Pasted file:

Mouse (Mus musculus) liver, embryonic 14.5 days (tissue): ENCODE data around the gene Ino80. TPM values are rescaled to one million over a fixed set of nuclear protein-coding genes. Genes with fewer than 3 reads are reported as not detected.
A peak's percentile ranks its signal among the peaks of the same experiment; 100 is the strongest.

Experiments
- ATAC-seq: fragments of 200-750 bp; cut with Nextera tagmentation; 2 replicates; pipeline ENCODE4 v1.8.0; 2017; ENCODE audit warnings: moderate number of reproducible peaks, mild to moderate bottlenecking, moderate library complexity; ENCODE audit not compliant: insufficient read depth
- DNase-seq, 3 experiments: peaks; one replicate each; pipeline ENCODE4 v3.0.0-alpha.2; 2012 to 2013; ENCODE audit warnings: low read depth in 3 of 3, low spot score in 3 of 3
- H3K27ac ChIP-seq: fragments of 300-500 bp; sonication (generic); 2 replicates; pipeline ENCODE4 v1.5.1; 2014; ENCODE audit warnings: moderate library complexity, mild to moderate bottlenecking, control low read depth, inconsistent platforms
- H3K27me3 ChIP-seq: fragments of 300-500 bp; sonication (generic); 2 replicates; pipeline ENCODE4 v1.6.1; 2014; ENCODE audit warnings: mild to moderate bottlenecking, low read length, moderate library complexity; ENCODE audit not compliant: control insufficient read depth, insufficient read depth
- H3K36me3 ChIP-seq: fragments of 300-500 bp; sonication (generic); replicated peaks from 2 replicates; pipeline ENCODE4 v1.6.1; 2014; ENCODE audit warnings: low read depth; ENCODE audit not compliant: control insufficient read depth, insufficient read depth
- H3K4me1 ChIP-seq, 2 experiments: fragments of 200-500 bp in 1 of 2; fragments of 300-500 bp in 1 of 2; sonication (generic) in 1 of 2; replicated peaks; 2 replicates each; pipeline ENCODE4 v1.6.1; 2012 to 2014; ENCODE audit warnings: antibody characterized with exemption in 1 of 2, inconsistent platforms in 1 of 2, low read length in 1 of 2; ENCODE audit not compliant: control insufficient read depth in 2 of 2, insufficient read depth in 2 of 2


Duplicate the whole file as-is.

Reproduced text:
Mouse (Mus musculus) liver, embryonic 14.5 days (tissue): ENCODE data around the gene Ino80. TPM values are rescaled to one million over a fixed set of nuclear protein-coding genes. Genes with fewer than 3 reads are reported as not detected.
A peak's percentile ranks its signal among the peaks of the same experiment; 100 is the strongest.

Experiments
- ATAC-seq: fragments of 200-750 bp; cut with Nextera tagmentation; 2 replicates; pipeline ENCODE4 v1.8.0; 2017; ENCODE audit warnings: moderate number of reproducible peaks, mild to moderate bottlenecking, moderate library complexity; ENCODE audit not compliant: insufficient read depth
- DNase-seq, 3 experiments: peaks; one replicate each; pipeline ENCODE4 v3.0.0-alpha.2; 2012 to 2013; ENCODE audit warnings: low read depth in 3 of 3, low spot score in 3 of 3
- H3K27ac ChIP-seq: fragments of 300-500 bp; sonication (generic); 2 replicates; pipeline ENCODE4 v1.5.1; 2014; ENCODE audit warnings: moderate library complexity, mild to moderate bottlenecking, control low read depth, inconsistent platforms
- H3K27me3 ChIP-seq: fragments of 300-500 bp; sonication (generic); 2 replicates; pipeline ENCODE4 v1.6.1; 2014; ENCODE audit warnings: mild to moderate bottlenecking, low read length, moderate library complexity; ENCODE audit not compliant: control insufficient read depth, insufficient read depth
- H3K36me3 ChIP-seq: fragments of 300-500 bp; sonication (generic); replicated peaks from 2 replicates; pipeline ENCODE4 v1.6.1; 2014; ENCODE audit warnings: low read depth; ENCODE audit not compliant: control insufficient read depth, insufficient read depth
- H3K4me1 ChIP-seq, 2 experiments: fragments of 200-500 bp in 1 of 2; fragments of 300-500 bp in 1 of 2; sonication (generic) in 1 of 2; replicated peaks; 2 replicates each; pipeline ENCODE4 v1.6.1; 2012 to 2014; ENCODE audit warnings: antibody characterized with exemption in 1 of 2, inconsistent platforms in 1 of 2, low read length in 1 of 2; ENCODE audit not compliant: control insufficient read depth in 2 of 2, insufficient read depth in 2 of 2